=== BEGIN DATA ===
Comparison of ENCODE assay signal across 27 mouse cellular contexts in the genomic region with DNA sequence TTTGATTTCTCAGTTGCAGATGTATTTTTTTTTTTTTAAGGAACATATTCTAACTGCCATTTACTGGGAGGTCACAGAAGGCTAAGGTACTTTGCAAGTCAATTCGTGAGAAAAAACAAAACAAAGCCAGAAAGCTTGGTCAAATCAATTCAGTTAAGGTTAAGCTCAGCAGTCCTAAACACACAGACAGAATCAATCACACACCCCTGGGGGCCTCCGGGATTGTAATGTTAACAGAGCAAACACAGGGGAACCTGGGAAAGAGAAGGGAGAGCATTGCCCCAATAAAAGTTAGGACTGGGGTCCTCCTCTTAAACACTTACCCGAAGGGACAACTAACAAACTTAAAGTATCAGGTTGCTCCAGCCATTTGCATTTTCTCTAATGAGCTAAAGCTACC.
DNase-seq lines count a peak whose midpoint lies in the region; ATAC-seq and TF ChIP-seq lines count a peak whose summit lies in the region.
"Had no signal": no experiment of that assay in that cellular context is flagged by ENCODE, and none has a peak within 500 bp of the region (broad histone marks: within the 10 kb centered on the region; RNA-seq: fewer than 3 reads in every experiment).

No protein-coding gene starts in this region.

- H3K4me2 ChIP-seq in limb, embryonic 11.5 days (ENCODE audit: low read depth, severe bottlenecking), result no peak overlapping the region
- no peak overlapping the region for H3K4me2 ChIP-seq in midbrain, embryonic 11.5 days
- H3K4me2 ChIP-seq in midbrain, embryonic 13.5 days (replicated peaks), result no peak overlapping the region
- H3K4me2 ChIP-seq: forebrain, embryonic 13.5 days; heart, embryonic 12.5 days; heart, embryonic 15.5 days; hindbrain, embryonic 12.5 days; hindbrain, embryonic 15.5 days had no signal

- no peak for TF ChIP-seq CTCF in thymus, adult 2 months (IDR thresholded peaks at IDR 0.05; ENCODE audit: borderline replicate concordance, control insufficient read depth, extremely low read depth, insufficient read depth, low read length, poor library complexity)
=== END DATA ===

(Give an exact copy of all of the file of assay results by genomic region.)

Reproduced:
Comparison of ENCODE assay signal across 27 mouse cellular contexts in the genomic region with DNA sequence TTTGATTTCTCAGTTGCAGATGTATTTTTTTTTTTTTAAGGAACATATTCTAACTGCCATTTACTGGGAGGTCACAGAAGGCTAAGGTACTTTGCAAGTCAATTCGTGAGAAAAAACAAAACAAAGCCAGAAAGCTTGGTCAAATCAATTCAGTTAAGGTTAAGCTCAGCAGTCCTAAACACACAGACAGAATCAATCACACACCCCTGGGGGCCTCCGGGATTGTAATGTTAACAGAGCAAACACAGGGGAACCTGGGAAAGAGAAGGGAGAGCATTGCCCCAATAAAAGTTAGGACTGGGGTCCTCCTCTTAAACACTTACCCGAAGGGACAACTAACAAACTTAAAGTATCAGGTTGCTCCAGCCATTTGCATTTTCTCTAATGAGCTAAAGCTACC.
DNase-seq lines count a peak whose midpoint lies in the region; ATAC-seq and TF ChIP-seq lines count a peak whose summit lies in the region.
"Had no signal": no experiment of that assay in that cellular context is flagged by ENCODE, and none has a peak within 500 bp of the region (broad histone marks: within the 10 kb centered on the region; RNA-seq: fewer than 3 reads in every experiment).

No protein-coding gene starts in this region.

- H3K4me2 ChIP-seq in limb, embryonic 11.5 days (ENCODE audit: low read depth, severe bottlenecking), result no peak overlapping the region
- no peak overlapping the region for H3K4me2 ChIP-seq in midbrain, embryonic 11.5 days
- H3K4me2 ChIP-seq in midbrain, embryonic 13.5 days (replicated peaks), result no peak overlapping the region
- H3K4me2 ChIP-seq: forebrain, embryonic 13.5 days; heart, embryonic 12.5 days; heart, embryonic 15.5 days; hindbrain, embryonic 12.5 days; hindbrain, embryonic 15.5 days had no signal

- no peak for TF ChIP-seq CTCF in thymus, adult 2 months (IDR thresholded peaks at IDR 0.05; ENCODE audit: borderline replicate concordance, control insufficient read depth, extremely low read depth, insufficient read depth, low read length, poor library complexity)